Initial US jobless claims soar during latest week
US jobless claims surged even further last week as businesses rushed to shutter activity, surpassing even the most downbeat estimates.
Some economists said the figures were consistent with a surge in the US rate of unemployment to possibly as high as 16% by April and that a further fiscal boost would be required as a result.
According to the Department of Labor, during the week ending on 28 March, the number of initial jobless claims soared by 6.648m following an upwardly revised jump of 3.307m during the prior week.
Needless to say, it was the largest weekly increase ever.
The median forecast from the consensus was for a rise of 3.375m, although some economists, such as those at Pantheon Macroeconomics, had been anticipating a gain of 5.5m.
The four-week moving average meanwhile rose by 1,607,750 to hit 2.612m.
Initial jobless claims for the week before were originally reported at up by 3.283m.
Secondary unemployment claims meanwhile, which are those that are not being filed for the first time and which reference the week ending on 21 March, soared by 1.245m to 3.029m.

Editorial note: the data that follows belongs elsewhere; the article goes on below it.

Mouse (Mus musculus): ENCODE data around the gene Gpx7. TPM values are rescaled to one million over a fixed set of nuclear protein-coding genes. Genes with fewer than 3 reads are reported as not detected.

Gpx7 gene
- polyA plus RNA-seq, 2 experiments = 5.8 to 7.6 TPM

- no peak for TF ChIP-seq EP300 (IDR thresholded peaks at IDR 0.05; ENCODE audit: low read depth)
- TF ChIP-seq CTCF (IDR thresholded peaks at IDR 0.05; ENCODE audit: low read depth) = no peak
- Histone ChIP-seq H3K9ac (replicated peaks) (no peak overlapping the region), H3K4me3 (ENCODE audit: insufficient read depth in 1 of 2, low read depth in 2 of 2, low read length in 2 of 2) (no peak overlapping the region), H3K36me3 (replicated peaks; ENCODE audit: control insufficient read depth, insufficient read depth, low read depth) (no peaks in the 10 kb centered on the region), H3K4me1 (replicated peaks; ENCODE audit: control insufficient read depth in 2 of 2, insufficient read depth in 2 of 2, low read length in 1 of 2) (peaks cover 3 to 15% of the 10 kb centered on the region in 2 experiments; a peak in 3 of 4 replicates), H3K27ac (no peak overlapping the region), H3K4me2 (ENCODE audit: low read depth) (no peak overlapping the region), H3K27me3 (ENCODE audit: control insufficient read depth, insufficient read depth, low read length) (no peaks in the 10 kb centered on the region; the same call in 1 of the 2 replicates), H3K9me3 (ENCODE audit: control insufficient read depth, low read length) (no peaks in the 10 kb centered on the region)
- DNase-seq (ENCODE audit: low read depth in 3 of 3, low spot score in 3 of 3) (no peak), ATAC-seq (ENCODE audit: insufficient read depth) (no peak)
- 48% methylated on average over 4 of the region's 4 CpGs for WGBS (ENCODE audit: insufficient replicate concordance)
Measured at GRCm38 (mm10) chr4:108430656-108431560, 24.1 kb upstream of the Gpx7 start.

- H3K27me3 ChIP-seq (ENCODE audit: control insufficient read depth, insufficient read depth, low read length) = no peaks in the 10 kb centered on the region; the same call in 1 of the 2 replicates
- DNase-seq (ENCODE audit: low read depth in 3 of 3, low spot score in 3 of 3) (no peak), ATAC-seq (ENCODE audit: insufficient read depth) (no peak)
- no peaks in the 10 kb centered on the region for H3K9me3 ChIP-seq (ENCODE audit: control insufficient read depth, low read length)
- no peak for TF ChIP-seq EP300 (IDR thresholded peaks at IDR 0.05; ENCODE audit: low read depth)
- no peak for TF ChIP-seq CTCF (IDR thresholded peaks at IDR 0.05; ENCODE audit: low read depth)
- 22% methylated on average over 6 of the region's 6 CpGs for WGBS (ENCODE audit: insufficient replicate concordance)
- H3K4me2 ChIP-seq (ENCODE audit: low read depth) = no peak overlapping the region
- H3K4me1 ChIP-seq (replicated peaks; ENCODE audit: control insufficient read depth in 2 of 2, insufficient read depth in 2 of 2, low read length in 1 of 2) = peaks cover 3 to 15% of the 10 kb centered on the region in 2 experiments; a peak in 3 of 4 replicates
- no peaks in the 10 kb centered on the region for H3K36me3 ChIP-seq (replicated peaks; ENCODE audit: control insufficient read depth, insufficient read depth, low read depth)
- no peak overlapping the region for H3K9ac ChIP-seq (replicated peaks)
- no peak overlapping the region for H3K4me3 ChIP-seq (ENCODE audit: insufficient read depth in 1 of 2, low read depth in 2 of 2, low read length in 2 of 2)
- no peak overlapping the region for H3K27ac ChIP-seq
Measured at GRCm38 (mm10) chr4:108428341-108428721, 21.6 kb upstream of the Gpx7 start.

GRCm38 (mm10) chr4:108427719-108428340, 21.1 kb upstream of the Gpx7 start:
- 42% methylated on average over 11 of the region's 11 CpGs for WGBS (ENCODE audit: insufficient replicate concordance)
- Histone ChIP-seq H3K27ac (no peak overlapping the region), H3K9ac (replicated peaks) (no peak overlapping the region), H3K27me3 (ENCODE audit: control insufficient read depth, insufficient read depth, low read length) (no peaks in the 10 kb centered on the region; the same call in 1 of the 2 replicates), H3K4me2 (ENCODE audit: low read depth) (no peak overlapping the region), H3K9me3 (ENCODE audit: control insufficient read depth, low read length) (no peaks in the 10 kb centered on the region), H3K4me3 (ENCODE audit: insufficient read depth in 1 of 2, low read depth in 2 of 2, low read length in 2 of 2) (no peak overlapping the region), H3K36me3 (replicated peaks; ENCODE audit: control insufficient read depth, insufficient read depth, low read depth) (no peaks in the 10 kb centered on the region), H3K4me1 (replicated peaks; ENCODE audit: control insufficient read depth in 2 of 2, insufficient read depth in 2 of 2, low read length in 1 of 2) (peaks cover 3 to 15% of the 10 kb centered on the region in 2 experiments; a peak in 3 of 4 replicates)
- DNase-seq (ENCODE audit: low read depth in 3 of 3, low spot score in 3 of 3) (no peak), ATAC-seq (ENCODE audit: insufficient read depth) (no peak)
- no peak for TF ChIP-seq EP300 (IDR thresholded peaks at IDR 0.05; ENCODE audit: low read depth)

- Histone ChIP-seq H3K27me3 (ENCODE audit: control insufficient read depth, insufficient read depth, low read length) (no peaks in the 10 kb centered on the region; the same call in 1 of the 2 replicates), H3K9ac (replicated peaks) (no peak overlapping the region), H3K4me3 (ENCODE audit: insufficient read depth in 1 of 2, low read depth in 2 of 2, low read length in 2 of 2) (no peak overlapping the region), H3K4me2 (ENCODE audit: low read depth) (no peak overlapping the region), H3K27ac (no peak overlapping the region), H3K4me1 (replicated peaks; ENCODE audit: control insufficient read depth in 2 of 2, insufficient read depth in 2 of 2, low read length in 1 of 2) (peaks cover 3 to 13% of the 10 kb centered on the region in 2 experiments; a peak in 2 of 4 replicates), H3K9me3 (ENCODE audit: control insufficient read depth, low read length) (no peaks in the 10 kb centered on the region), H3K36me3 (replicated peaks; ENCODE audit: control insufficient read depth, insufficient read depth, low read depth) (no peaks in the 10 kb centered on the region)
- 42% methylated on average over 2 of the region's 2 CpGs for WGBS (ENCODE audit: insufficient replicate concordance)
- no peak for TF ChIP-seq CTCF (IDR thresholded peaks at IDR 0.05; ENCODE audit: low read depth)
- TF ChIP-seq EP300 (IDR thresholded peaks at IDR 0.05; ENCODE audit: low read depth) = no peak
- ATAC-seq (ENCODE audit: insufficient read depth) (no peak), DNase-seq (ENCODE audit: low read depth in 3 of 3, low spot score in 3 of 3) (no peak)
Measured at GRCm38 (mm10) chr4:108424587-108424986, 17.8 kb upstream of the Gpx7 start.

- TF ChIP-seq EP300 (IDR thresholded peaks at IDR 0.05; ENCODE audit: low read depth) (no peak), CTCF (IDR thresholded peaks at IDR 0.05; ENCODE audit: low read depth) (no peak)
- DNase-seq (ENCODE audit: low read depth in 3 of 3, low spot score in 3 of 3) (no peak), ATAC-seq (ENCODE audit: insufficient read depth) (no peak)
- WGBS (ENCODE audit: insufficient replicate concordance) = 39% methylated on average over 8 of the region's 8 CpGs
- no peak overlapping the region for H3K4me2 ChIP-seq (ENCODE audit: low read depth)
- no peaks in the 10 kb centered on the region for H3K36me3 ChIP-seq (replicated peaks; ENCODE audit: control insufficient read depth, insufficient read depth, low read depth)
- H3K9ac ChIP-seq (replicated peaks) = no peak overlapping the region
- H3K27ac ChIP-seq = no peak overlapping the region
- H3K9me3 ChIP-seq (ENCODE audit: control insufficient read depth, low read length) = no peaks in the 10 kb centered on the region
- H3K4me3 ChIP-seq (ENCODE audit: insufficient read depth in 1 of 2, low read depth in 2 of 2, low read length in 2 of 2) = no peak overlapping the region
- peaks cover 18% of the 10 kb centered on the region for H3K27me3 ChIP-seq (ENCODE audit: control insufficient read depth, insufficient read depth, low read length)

Ian Shepherdson, chief economist at Pantheon Macroeconomics, said the data pointed to a leap in the US rate of unemployment to 13-16% in just one month come April's non-farm payrolls report as between 16m to 20m will be laid off between the March and April survey weeks for that report.
Most important, he said that it could have been avoided.
"The U.S. could have followed the lead of several major European countries and offered job retention programs, paying most of people’s salaries, but preferred instead to increase and extend unemployment benefits.
"The result will be even greater dislocation for both people and businesses, some of which could have been avoided, and probably at a relatively small incremental cost.
"We have consistently argued from the beginning that the $2T CARES Act is nothing like big enough; these data, and the numbers which will follow, make another huge package inevitable."